Nativity.  Cathedral of Notre Dame, Paris.

Nativity. Cathedral of Notre Dame, Paris.

If the liturgical calendar and the seasons of nature shaped the lives of Benedict’s monks, I would contend that of even greater import was the festal calendar of the Church.  The ordo of feasts and seasons read much like an opera score, and the cycle of special and non-special (ferial) days created something of an emotional joy ride for the monks who lived by it.  No two days were ever alike, despite outward appearances.  And so the days did not blend seamlessly into one long stream of boredom, contrary to popular assumptions.

So where is it that monks concentrate their minds and energy when the need arises to make decisions about their lives?  It occurs to me that this takes place in the liturgy of the hours.  Here we find the kind of deliberate analysis that many people prefer to relegate to New Year’s Day and its resolutions.  In the morning we begin with “Lord, open our lips,” and with that the day is off and running.  In the course of morning prayer there are petitions that spell out our hopes for the day, and we repeat this practice in the other moments of community prayer.  And then at compline there is the “post game-day analysis” — the examination of conscience.  At that hour, monks who are still awake take time to inventory their lives during the past day.  They then express their regret and sorrow for any missteps, and look forward to the chance to try it all over again the next day.  Perhaps the next day will go better, or even repeat what went well the day before.

Presentation in the Temple.  Notre Dame, Paris.

Presentation in the Temple. Notre Dame, Paris.

That, it seems to me, is why monks don’t get terribly worked-up about New Year’s resolutions.  The time-frame is way too long for us.  We much prefer to have a focus that is pegged to a one-day-at-a-time framework.  We live for the moment, just as Saint Benedict advised when he told his monks to “keep death daily before their eyes.”  From that perspective, any program that delays analysis until next December 31st serves no useful purpose.  The press of daily business will leave those resolutions on the shelf, collecting dust.  And soon enough we’ll forget all about those life-changing resolves.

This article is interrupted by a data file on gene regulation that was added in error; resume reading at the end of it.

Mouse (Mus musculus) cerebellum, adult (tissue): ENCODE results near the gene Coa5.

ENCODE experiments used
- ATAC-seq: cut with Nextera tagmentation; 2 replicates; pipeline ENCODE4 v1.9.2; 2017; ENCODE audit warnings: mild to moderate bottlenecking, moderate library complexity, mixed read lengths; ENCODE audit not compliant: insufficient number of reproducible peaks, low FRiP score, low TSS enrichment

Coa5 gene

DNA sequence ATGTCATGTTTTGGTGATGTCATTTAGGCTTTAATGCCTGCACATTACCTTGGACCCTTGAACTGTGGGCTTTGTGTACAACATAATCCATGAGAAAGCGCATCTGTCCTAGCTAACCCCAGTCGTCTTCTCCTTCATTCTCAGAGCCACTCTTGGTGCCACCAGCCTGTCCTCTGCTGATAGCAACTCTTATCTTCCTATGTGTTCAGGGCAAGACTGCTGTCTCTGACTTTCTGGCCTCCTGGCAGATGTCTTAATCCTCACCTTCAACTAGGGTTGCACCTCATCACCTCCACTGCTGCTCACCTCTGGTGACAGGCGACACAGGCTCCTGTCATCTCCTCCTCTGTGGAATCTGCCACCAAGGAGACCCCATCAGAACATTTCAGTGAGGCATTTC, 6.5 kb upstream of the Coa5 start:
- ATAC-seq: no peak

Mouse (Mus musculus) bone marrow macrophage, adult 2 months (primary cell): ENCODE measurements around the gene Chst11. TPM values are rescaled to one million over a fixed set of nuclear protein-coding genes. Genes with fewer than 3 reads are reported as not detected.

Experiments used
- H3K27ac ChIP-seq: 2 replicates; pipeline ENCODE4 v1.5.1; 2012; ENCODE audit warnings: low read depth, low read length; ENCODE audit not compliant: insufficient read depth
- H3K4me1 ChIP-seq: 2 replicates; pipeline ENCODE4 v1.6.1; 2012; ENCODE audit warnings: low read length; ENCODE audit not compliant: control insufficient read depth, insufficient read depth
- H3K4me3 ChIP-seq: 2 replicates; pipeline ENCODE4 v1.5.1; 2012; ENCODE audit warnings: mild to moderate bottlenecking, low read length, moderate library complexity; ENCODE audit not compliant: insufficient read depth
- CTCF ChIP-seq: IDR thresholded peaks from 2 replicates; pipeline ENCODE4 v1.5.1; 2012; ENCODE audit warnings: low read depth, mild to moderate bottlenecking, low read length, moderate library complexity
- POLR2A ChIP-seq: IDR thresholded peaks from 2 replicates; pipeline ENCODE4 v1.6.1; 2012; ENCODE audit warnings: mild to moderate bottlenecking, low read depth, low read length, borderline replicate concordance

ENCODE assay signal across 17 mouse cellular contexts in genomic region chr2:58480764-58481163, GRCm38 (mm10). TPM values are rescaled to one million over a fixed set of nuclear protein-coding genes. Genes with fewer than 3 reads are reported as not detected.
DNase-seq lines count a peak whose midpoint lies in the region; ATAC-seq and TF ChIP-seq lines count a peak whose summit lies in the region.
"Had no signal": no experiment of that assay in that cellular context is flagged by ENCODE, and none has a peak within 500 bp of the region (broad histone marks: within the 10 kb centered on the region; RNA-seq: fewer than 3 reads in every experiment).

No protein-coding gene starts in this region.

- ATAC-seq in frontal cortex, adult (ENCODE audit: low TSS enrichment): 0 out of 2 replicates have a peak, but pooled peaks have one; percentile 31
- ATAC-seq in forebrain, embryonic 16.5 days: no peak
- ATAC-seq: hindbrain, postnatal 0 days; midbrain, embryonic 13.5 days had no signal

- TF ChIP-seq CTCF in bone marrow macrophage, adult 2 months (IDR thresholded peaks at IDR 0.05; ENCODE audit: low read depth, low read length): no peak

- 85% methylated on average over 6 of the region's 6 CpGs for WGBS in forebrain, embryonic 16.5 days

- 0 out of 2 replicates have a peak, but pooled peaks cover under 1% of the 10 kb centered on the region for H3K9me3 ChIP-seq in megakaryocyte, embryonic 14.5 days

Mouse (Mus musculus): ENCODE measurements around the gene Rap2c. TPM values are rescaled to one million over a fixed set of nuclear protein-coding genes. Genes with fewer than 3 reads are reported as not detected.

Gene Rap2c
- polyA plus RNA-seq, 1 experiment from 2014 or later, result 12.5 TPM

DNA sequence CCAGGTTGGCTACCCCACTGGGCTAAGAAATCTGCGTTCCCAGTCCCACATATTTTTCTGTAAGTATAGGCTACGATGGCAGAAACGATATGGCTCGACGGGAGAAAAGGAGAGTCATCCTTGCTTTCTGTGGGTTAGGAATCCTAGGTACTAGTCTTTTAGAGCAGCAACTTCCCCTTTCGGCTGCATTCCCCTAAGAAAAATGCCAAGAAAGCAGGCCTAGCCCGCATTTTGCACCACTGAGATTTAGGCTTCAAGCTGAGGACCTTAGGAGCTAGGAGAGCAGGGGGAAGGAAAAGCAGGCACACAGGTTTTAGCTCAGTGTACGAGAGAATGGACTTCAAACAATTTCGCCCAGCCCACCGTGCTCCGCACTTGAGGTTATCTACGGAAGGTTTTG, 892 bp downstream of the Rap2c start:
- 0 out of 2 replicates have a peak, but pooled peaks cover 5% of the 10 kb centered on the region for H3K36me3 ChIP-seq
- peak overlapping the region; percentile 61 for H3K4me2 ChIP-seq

There you have the reasons why my New Year’s resolution will be quite simple this year:  “I will make no New Year’s resolution.”  For one thing, success is guaranteed, instantly, and I can move on to other things.  For another, living for the day is tough enough, and I don’t want to have to think about the entire year.  That’s way too ambitious.

Besides all that, I believe with all my heart that Christ will come again, and perhaps even on the last day of 2015.  But of greater urgency is today: “This is the day the Lord has made.”  Today is the day when I’ll most likely encounter Christ in my brother, in the guest, and in those suffering around me (to say nothing of those who are suffering from me.)  The truth is, today is about all I can handle.

The Holy Innocents.  Notre Dame, Paris.

The Holy Innocents. Notre Dame, Paris.

So at the end of this day I don’t want to look back and wonder where it went.  Nor do I want to console myself with the thought that I’ll do a state-of-the-person analysis next December 31st.  That kind of procrastination is way too tempting.

And if it sounds self-indulgent to live for the day, then you’ve got it all wrong.  Today is a gift from the Lord.  Looking ahead 365 days may just cause us to miss the more regular appearances of the Lord.  But live for the day, and come December 31st you may very well be stunned at what you have accumulated in the course of a year: an abundance of truly great days.

Notes

+Among the various items on my plate is membership on the Board of Trustees of Saint John’s University.  Our regular meetings are not all work, and in fact we regularly schedule some opportunity to learn about various student activities.  So it was at our last meeting in December, when we sat in on a rehearsal of several choirs preparing for Christmas concerts at Saint John’s and elsewhere.  Excerpts from that rehearsal provided the material for University President Michael Hemesath’s Christmas and New Year’s greeting, which follows.

+Years ago someone gifted me with a copy of Ken Follett’s Pillars of the Earth.  It was so fascinating that it gobbled up all of my free-time over that Christmas break.  This year a good friend gave me A. N. Wilson’s recent book, Victoria: A Life (Penguin Press, 2014.)  This book in turn has chewed up prodigious amounts of this year’s Christmas holiday.  But there are worse ways to spend a Christmas break.  So if you are even remotely interested in 19th-century English history, or Queen Victoria herself, I highly recommend this book to you.

Flight to Egypt.  Notre Dame, Paris.

Flight to Egypt. Notre Dame, Paris.

+The photos in today’s post come from various sources.  At top is a clock on the façade of an office building in Paris.  I knew immediately that someday it would come in handy, and so it helps to inaugurate this blog into 2015.  The second photo, of the Holy Family, fabricated in Alsace around the year 1500, is housed at the Cluny Museum in Paris.  It’s the only piece of art that I’ve ever seen that depicts Jesus and Joseph having a good time, while Mary serenely looks on approvingly.

As anyone who’s been to Paris knows, it is a trove of all sorts of art.  From various pieces of medieval art in The Louvre Museum I’ve assembled a sampling to create a Christmas Gallery that spans many centuries and several media.